Cell biologists use microscopes to help them study cells and the structures within them. Routine light microscopy is capable of visualising large components, such as the nucleus, nucleoli and vacuoles, however it is limited in demonstrating smaller structures, or the distribution of specific proteins within the cell. Immunofluorescence is a technique which uses labelled antibodies to demonstrate subcellular structures. In this workshop, you will be using cells from a cancer cell line which expresses the jellyfish green fluorescent protein (GFP) in their nucleus. In addition, you will be using immunofluorescence to demonstrate the cytoskeletal protein tubulin and Complex IV (Cytochrome C Oxidase), a protein found in the membranes of mitochondria.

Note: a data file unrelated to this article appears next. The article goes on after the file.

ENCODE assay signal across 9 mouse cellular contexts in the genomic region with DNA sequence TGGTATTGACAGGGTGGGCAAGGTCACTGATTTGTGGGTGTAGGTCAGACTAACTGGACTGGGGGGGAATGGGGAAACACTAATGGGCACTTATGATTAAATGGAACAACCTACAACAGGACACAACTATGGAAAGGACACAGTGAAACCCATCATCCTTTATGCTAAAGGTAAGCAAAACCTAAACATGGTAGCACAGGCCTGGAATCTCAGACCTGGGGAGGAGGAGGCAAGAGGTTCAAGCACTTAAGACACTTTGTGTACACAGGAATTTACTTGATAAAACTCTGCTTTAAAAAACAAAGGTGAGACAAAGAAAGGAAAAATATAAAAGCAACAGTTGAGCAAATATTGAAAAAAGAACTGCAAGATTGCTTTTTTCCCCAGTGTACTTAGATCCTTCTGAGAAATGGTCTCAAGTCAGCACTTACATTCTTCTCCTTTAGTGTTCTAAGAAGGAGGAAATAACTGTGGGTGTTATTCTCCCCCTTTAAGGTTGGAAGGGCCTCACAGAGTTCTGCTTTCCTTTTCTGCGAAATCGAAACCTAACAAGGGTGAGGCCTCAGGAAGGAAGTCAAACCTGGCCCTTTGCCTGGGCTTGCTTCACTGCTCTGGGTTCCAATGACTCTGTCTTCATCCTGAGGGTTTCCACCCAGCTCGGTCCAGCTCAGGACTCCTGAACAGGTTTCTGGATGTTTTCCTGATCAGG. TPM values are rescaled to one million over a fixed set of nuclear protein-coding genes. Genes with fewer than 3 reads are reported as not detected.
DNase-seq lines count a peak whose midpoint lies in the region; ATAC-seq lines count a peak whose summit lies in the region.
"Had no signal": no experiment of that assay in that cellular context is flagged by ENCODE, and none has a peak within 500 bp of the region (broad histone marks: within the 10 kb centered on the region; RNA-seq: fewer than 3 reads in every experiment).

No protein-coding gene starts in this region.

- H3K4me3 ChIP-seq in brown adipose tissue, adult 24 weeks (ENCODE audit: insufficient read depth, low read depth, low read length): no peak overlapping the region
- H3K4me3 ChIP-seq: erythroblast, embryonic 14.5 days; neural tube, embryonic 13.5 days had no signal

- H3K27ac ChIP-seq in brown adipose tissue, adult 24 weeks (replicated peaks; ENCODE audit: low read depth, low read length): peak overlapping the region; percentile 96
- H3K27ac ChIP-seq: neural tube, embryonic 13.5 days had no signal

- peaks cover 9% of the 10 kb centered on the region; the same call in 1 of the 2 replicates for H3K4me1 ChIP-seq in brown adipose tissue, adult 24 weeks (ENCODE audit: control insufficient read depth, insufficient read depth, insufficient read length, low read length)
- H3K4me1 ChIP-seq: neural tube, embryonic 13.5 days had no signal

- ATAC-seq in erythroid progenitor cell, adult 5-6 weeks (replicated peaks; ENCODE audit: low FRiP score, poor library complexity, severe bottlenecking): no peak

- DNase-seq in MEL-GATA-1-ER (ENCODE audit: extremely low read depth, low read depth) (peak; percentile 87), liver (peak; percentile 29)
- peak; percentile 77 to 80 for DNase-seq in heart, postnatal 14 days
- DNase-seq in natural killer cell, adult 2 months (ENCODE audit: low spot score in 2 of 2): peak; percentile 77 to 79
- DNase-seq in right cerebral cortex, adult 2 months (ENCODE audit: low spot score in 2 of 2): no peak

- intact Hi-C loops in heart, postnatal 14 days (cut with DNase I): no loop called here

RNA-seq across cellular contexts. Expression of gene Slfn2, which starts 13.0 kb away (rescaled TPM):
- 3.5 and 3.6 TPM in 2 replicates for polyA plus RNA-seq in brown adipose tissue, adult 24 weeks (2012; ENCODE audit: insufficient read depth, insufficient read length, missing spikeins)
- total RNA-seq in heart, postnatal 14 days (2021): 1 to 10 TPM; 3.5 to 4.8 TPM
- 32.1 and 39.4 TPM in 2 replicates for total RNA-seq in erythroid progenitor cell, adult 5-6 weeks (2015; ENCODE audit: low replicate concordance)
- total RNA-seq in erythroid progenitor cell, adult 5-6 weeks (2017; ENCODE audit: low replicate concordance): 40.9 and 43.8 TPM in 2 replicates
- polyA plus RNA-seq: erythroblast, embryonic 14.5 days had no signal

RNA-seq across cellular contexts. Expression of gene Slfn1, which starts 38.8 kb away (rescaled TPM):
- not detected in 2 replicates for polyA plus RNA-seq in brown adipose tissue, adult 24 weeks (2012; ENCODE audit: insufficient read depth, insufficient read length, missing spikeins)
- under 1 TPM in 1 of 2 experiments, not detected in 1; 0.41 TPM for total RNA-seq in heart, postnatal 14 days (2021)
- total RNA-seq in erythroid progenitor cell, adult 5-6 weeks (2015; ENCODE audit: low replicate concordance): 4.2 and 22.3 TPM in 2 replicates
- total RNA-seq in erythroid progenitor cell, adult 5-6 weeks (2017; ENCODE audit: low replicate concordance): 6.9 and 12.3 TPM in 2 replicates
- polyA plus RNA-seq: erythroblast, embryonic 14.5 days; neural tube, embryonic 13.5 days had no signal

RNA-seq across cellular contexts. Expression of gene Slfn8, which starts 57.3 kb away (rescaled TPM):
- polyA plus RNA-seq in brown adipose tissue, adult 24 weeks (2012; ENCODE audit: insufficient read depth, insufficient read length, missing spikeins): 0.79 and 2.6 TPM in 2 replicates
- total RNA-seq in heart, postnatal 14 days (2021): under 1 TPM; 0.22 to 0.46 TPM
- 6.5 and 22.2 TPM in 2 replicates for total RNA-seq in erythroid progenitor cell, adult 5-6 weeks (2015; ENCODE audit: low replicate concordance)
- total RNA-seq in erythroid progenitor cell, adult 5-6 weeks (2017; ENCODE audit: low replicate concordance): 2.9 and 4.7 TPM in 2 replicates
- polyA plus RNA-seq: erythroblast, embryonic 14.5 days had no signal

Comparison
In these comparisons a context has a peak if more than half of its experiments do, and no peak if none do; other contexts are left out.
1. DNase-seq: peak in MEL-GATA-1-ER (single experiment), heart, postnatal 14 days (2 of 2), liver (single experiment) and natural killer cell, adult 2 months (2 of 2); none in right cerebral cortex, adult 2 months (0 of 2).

Brief (one page) Protocol

View the online manual in the section below or download (.pdf, 1.6Mb)

Risk assessments

  • Working in a PC2 Laboratory Risk Assessment [download .pdf 204kb]
  • Mammalian Tissue Culture Risk Assessment [download .pdf 272kb]
  • Immunofluorescence Risk Assessment [download .pdf 235kb]

Supplementary information